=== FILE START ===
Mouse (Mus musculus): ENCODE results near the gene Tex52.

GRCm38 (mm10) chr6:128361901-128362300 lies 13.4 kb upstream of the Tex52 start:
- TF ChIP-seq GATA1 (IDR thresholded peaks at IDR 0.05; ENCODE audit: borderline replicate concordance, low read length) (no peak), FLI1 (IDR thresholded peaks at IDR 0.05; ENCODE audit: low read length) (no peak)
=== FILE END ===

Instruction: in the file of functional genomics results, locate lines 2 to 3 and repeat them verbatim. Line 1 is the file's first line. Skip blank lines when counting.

GRCm38 (mm10) chr6:128361901-128362300 lies 13.4 kb upstream of the Tex52 start:
- TF ChIP-seq GATA1 (IDR thresholded peaks at IDR 0.05; ENCODE audit: borderline replicate concordance, low read length) (no peak), FLI1 (IDR thresholded peaks at IDR 0.05; ENCODE audit: low read length) (no peak)